In short, shipping Lamar Odom to Dallas is an example of a non-simultaneous exception, and allows the Lakers his salary ($8.9 million) plus $100,000 to work with in future trades (the Lakers have a year to use the credit they received from the trade exception). With this newly acquired $9 million, the Lakers are free to trade with other teams in search of replenishing vacated spots in their lineup.
For many fans, the major question is how this trade exception can be used to assist in the quest to bring Dwight Howard to Los Angeles. Can L.A. trade Bynum for Howard and use the trade exception of $9 million to relieve Orlando of Hedo Turkoglu’s contract? The short answer is no. Hedo is scheduled to receive $10.6 million this year, and the trade exception is not large enough to take on his contract from Orlando. Unless Orlando suddenly desires to trade Howard for Bynum straight up (unlikely considering they recently demanded both Pau and Bynum for Howard), the Lakers’ inability to absorb Hedo’s contract is a major stopping point.
Others have vocalized the possibility of taking on Jameer Nelson’s contract with Dwight Howard, using the Odom exception to cover Jameer’s contract, and trading Bynum for Howard. This trade would give the Magic almost $10 million in additional cap space, plus a capable center in Andrew Bynum. At the same time, many also view this trade as unlikely, as it completely voids the Magic roster of any continuity (Howard, Nelson, Arenas and Bass would have all left to other teams, leaving very little to build around besides Bynum).
Undoubtedly, there are many options that the Lakers have at their disposal. The Lakers still have the $5.4 million dollar trade exception from the Sasha Vujacic trade a year ago, and with $9 million from this recent transaction, the Lakers have money to work with (although trade exceptions cannot be combined).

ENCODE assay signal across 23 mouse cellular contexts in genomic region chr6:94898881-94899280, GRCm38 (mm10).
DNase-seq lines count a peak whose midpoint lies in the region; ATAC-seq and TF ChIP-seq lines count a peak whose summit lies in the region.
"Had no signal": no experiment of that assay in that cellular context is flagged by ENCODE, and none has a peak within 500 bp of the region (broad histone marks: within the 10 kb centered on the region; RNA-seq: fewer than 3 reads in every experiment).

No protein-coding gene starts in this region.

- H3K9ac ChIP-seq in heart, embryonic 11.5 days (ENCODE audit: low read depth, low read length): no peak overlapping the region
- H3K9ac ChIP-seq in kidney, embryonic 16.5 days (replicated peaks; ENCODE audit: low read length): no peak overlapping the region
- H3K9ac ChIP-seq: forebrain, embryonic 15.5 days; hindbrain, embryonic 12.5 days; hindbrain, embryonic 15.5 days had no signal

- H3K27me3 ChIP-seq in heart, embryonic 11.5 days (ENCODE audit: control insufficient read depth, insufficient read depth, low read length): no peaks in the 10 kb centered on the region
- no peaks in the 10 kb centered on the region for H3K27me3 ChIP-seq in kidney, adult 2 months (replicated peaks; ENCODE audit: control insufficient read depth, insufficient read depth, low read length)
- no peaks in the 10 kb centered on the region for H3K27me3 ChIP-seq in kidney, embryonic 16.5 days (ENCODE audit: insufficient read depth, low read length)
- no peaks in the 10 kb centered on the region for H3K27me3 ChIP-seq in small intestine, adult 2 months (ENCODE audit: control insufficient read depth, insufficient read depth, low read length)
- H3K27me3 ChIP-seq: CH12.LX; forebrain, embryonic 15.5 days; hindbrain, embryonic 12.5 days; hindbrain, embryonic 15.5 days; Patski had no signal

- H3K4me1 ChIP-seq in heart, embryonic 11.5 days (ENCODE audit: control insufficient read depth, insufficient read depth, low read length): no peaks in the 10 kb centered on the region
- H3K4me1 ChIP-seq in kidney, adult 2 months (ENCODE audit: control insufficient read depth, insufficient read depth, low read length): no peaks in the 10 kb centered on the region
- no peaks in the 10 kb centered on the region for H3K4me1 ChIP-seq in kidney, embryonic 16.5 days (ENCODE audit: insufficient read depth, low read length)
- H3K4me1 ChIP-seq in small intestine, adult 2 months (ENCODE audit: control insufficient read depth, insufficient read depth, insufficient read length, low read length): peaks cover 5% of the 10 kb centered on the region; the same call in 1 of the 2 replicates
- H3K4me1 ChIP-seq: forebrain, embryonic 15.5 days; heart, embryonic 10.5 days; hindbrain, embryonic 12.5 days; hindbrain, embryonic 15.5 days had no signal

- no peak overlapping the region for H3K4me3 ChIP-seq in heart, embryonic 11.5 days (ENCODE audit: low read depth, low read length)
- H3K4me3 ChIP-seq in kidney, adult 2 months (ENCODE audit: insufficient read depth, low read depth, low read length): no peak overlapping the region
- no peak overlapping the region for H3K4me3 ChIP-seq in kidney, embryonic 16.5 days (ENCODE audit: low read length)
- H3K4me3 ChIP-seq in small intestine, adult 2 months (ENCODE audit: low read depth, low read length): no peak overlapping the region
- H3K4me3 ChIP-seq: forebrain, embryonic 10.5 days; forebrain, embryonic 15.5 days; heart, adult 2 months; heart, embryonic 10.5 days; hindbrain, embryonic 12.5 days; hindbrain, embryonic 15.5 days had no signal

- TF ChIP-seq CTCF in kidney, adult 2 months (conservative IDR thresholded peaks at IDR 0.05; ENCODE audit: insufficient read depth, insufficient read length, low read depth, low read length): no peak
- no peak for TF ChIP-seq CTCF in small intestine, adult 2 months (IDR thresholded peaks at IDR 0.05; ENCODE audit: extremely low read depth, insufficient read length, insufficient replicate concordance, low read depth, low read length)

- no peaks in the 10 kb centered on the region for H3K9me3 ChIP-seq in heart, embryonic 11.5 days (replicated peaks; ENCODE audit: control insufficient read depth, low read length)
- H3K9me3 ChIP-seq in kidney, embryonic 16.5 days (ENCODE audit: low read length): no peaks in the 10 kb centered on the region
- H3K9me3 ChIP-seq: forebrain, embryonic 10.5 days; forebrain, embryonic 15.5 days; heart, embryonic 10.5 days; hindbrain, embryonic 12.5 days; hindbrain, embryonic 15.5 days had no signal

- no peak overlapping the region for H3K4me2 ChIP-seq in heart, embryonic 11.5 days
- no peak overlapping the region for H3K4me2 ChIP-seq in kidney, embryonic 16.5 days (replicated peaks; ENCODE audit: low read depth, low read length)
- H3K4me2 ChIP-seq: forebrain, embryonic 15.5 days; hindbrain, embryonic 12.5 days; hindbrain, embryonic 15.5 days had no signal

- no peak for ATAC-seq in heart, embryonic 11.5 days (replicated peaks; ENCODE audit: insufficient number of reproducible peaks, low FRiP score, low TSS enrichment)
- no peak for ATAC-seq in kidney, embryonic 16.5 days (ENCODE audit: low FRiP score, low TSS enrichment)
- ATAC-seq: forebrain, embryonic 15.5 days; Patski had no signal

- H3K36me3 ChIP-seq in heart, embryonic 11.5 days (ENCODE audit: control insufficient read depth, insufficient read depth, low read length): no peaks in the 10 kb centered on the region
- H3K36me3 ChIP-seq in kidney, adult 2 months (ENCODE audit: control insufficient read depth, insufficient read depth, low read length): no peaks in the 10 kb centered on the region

What they do not have, however, is the intangible qualities that Odom brought to this Lakers team. With Phil Jackson’s retirement, the lockout, a new system to learn and the fresh upheaval caused by the Chris Paul fiasco, continuity and cohesiveness is invaluable to this team. Let’s hope management knows what it is they’re doing.
But as GM Mitch Kupchak recently stated:
“We were hoping that things would change in a day or two, but his representative called me on Saturday and said it’s not going to change, and requested that (Odom) be traded. We worked together to find a spot that would give us the most flexibility going forward. There are a lot of teams in the NBA that would take a player like Lamar and you could probably do it in a day, but you’d have to take back players, and you might not like the players you were getting back, and there might be long (financial) commitments going out. That’s not something we were interested in doing.”
From a fan’s standpoint, it is hard to justify moving a player that we’ve come to love, but as Kobe reiterated, Mitch Kupchak and the Lakers front office have been very successful at keeping the Lakers competitive in recent years. Let’s hope they can continue that great tradition of winning, albeit this time it is at Lamar Odom’s expense.